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The IRS is no laughing matter

June 12, 2013

p_1218_i_8354248The IRS is no laughing matter, at least it wasn’t until now. Four Clowns has taken a somber, dreary, and frankly scary agency and turned it into comedy gold. It answers the question of what will happen to you if you cheat the IRS. After seeing Me Rich You Learn, I might rethink writing off the champagne room during Mardi Gras as “research” for my next book.

This marks the fourth appearance of Four Clowns at Hollywood Fringe. For those of you who don’t know, Hollywood Fringe is an annual Festival celebrating the Performing Arts. Every June Fringe invades Hollywood, from Theaters, to Parks and Churches. It’s a Festival that celebrates all things creative, allowing the fans and actors to come together in celebration of a medium we all love.

What exactly is Me Rich You Learn? A comedy, but calling it just a comedy doesn’t do it justice. Me Rich You Learn combines Straight Man/Funny Man with Slapstick in an artful way. Add to that a sense of personal growth in the characters, and audience. By the end of the show you feel connected to TR Hamer (Zach Steel) a slimy get rich quick con, and Martin (Adam Carpenter) an IRS agent tasked with keeping TR in line during his edutainment court appointed community service.clowns3

TR and Martin play off each other quite nicely. From the start it’s clear that Martin is the Straight Man. Otherwise known as the butt of all the jokes. TR is the Funny Man, he can’t take anything seriously even if it means possible jail time. It’s here where the depth of their dynamic shows. Mid show, sometimes mid joke even the roles reverse. TR deeply wounds Martin, to the point where the audience sighs in support of Martin. When this happens a switch is flipped. TR is complacent and Martin cracks a few badly timed jokes at TR’s expense. The jokes are so lame you can’t help but like Martin even more. Straight Man/Funny Man has a long history in live performance. One of the more famous acts was Dean Martin and Jerry Lewis. Zach and Adam reminded me of them, their chemistry on stage was perfect. Not many know this but Dean and Jerry would switch roles every few nights to keep the act from becoming stale. Switching roles mid performance, is rarely attempted. Zach and Adam appear to be experts at this. Throw in some slapstick, and pull an audience member on stage and you have the best comedy I’ve seen in ages.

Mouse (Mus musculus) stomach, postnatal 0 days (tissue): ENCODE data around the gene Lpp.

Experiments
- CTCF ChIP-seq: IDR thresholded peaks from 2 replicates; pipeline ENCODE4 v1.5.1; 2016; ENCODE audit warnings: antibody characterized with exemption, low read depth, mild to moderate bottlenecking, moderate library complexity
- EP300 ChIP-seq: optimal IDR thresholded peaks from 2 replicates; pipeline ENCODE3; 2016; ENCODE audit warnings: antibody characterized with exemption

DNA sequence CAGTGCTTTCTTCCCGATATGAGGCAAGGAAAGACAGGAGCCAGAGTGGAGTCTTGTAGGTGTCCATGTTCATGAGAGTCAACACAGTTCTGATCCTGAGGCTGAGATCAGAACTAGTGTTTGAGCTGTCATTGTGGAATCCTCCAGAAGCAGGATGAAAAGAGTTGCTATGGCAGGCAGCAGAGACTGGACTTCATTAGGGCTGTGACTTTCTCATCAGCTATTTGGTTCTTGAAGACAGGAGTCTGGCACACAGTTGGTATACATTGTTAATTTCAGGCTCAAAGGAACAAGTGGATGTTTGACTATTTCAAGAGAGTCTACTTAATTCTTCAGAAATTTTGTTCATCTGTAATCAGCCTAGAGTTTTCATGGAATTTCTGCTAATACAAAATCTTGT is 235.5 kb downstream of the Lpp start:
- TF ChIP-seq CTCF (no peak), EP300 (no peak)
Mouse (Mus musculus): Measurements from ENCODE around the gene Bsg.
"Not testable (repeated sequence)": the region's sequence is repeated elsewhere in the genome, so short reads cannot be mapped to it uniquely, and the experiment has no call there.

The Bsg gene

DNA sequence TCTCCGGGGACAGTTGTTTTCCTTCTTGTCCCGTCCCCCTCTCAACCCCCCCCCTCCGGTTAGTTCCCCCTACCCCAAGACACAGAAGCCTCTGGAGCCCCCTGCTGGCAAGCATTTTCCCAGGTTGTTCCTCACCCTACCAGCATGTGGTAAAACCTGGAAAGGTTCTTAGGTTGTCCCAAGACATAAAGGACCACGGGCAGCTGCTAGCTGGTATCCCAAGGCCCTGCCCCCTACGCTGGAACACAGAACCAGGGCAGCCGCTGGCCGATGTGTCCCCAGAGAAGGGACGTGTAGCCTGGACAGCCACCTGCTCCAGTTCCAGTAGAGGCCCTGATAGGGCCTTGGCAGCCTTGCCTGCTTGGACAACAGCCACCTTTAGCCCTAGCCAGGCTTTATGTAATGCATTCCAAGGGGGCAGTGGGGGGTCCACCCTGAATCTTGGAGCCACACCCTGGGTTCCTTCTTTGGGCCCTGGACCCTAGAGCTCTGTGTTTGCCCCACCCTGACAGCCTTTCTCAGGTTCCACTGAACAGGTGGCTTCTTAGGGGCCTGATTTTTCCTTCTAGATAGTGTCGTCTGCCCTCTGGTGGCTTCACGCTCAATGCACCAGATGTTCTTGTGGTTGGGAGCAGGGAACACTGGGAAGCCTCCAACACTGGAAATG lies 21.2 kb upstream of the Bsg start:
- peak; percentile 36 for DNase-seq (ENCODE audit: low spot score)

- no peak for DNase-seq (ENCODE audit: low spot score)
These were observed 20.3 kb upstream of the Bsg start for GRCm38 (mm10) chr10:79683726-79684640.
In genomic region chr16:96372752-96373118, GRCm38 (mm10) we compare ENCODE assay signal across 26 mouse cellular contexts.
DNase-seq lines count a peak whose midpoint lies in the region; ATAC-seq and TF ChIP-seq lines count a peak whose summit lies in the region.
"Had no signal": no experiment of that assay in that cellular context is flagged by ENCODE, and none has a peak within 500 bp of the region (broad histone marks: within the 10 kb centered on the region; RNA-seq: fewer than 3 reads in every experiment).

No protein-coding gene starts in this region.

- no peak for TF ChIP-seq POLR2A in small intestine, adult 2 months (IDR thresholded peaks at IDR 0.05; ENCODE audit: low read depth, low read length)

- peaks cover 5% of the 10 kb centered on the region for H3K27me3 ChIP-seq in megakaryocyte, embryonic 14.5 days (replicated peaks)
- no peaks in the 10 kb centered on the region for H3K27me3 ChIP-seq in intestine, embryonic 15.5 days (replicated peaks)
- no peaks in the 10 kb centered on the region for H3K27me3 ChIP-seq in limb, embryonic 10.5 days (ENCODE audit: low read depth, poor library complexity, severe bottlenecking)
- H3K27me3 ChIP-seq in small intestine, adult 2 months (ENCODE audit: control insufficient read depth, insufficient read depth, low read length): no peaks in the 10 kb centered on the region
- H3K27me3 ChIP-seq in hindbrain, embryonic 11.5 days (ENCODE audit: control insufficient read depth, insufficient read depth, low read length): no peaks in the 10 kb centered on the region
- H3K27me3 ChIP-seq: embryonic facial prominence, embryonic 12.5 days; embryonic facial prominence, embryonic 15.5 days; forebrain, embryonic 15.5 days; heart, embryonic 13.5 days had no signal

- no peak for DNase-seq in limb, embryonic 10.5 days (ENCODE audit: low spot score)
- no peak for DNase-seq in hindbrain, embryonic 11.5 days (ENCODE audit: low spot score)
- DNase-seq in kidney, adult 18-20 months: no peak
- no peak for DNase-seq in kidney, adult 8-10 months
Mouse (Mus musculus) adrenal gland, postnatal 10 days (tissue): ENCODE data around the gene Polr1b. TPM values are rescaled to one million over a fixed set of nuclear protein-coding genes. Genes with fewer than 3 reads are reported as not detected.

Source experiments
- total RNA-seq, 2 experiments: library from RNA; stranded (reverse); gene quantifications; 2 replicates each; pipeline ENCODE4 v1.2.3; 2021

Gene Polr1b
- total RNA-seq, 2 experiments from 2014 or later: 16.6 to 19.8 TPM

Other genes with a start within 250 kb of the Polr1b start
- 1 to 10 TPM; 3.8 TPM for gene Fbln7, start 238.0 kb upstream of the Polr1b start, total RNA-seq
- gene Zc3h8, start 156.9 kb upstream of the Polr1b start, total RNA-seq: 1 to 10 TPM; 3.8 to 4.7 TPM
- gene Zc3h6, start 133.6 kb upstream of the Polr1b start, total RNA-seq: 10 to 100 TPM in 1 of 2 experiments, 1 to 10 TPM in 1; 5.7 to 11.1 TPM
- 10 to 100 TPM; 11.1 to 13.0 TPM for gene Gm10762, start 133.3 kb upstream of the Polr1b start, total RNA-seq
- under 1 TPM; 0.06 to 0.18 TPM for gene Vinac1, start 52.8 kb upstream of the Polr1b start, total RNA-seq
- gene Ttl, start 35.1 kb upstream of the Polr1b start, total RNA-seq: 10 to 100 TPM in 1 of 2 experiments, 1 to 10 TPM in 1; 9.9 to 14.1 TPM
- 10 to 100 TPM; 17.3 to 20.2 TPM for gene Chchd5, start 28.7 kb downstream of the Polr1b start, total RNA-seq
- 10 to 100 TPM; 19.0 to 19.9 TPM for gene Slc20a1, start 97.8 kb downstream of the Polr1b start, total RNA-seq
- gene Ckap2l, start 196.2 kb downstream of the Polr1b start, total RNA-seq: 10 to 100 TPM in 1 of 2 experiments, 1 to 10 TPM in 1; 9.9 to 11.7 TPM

clowns4The flow of the show, and comedic timing are excellent as well. While purposely disjointed to keep the audience on its toes the show is seamless. Another difficult task when performing a comedy. I never knew where the jokes were going to end up. From the beginning I was reminded of old comedies, the ones that end in tragedy and the old saying “It’s all going to end in blood and tears.”. I was right! Until I was wrong. I’m not one to spoil a good time so I won’t. I’ll just say this, just when you think the show is over it’s not.

In the end I wanted to know what life holds for TR and Martin after their carriers as edutainment educators for the IRS. That marks the strength of a good Comedy for me. When I was done laughing I didn’t dismiss the characters. I had made a connection to their lives. I will be curious about their fates for some time.

Me Rich You Learn (written by Adam Carpenter & Zach Steel, Directed by Turner Munch) shows at Hollywood Fringe through June 29th.

Hollywood Fringe runs through June 30th.

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